To prevent these two problems, some technical notes were combined with ACDF in our study: 1. The posterior margins of the vertebral body between the center of PLL and foramen are removed within 5 mm using Kerrison punches. 5 mm McCulloch angled ball-tipped probe is used to measure 5 mm. Extruded disc fragments are migrated upward beside the center of PLL, because the center of PLL is tightly attached to the vertebral body. 2. The hidden space should be explored carefully to remove highly sequestrated disc using 5 mm and 10 mm McCulloch angled ball-tipped probe. McCulloch angled ball-tipped probe is round, the ball-tipped probe is safer than other probes (Figure 5). The exploration must be done not only upward and downward but also laterally. 3. During the exploration disc saline irrigation should be performed continually to avoid trauma to the cord and remove the remnant fragment efficiently. 4. Sufficient decompression of the cord can be confirmed by the pulsation of the cord. Raynor [13] reported utilizing intraoperative ultrasonography to immediately assess the decompression of cervical cord during ACDF. That might be also used to verify enough decompression. We documented that favorable outcomes without these problems, and Wang et al. [3] supported these lumbar probing techniques with successful results of removing highly up migrated cervical disc herniation.
In the cases of one or two level highly up migrated cervical disc herniation to the upper level, this lumbar probing technique without partial corpectomy can be applied the first. If severe dural adhesion, including OPLL, is encountered, combined anterior approach with transcorporeal herniotomy will be recommended. In the cases of up migrated cervical disc herniation, the transcorporeal approach without fusion will be considered.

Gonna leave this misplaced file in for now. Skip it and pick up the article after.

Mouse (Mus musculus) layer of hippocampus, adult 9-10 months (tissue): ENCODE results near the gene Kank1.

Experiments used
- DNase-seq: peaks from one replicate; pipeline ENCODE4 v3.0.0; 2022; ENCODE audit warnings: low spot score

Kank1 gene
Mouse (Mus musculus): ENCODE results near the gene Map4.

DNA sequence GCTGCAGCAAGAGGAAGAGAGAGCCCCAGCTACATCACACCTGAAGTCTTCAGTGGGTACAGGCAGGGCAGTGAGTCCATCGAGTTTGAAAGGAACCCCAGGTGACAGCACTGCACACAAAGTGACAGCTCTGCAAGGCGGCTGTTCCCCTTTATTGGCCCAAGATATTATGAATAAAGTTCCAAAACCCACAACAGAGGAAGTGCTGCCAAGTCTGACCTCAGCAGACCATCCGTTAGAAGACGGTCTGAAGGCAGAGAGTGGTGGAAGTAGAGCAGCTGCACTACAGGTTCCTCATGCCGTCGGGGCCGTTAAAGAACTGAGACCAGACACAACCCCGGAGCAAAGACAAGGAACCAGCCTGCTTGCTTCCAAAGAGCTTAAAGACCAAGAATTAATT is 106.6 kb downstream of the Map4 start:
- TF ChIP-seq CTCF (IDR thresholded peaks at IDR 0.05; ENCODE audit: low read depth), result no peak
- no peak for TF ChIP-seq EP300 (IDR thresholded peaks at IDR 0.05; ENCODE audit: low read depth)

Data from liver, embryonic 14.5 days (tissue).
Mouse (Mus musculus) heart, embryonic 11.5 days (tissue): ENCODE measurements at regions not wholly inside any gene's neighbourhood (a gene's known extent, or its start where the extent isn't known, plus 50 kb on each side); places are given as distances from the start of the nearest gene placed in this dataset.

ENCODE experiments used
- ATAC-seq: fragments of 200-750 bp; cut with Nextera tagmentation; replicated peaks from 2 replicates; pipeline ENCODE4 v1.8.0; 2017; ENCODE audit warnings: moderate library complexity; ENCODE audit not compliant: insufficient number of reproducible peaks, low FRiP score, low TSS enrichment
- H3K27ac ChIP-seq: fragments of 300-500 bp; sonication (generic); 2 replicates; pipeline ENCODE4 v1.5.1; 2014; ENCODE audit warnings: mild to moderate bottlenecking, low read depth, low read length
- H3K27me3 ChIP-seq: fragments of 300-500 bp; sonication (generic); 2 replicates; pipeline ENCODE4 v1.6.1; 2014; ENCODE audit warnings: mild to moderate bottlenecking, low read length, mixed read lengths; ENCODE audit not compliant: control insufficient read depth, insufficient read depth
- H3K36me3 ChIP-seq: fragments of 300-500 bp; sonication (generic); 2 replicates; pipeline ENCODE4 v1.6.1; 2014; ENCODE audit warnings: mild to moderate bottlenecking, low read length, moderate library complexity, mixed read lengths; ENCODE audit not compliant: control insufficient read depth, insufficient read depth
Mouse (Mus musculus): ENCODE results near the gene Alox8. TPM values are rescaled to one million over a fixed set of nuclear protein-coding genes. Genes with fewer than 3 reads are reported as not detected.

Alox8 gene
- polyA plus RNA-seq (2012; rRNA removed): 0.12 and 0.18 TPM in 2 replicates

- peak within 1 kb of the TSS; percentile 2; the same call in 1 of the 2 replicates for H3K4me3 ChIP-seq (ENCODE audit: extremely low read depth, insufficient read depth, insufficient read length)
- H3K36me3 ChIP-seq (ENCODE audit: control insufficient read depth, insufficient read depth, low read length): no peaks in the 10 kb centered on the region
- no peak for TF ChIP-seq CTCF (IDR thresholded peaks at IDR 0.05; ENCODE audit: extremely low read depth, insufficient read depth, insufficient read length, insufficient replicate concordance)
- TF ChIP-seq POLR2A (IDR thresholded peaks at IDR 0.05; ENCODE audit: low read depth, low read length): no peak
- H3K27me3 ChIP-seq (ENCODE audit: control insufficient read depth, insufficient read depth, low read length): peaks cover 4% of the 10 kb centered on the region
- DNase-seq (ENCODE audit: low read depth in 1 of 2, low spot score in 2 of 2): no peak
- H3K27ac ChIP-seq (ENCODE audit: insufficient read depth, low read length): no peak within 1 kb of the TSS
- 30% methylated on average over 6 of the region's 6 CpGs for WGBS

ACDF is utilized in these two methods. They have merits and demerits of ACDF. In the lumbar probing technique, there are difficulties in confirmation of remnant disc fragments and epidural bleeding control. In the combined approach, the vertebral passage facilitates check for the remnant fragments and control of epidural bleeding [12]. Size, location, and trajectory of the passage will be considered carefully due to the risk of vertebral fracture and complete removal of the migrated disc [14].

CONCLUSION

In conclusion, ACDF can be feasible in patients with symptomatic up migrated cervical disc herniation to the upper level behind the vertebral body, providing favorable treatment outcomes without perioperative complications.

CONFLICT OF INTEREST

No potential conflict of interest relevant to this article.

Figure 1.
Preoperative images of the up migrated cervical disc herniation at C3-4, C4-5 level on MRI and CT. (A) A mid-sagittal image on T2 weighted MRI. (B) Axial images at C3-4 level on T2 weighted MRI. (C) Axial images at C4-5 level on T2 weighted MRI. (D) Mid-sagittal images on CT. (E) Axial images at C3-4 level on CT. (F) Axial images at C4-5 level on CT.
jmisst-2022-00381f1.jpg
Figure 2.
Postoperative images of the up migrated cervical disc herniation at C3-4, C4-5 level on MRI. (A) A mid-sagittal image on T2 weighted MRI. (B) Axial images at C3-4 level on T2 weighted MRI. (C) Axial images at C4-5 level on T2 weighted MRI.
jmisst-2022-00381f2.jpg
Figure 3.
Preoperative images of the up migrated cervical disc herniation at C5-6, C6-7 level on MRI and CT. (A) A mid-sagittal image on T2 weighted MRI. (B) Axial images at C5-6 level on T2 weighted MRI. (C) Axial images at C6-7 level on T2 weighted MRI. (D) Mid-sagittal images on CT. (E) Axial images at C5-6 level on CT. (F) Axial images at C6-7 level on CT.
jmisst-2022-00381f3.jpg
Figure 4.
Postoperative images of the up migrated cervical disc herniation at C5-6, C6-7 level on MRI. (A) a mid-sagittal image on T2 weighted MRI. (B) Axial images at C5-6 level on T2 weighted MRI. (C) Axial images at C6-7 level on T2 weighted MRI.
jmisst-2022-00381f4.jpg
Figure 5.
Images of McCulloch angled ball-tipped probes. (A) Images of 5 mm McCulloch angled ball-tipped probe. (B) An image of 10 mm McCulloch angled ball-tipped probe.
jmisst-2022-00381f5.jpg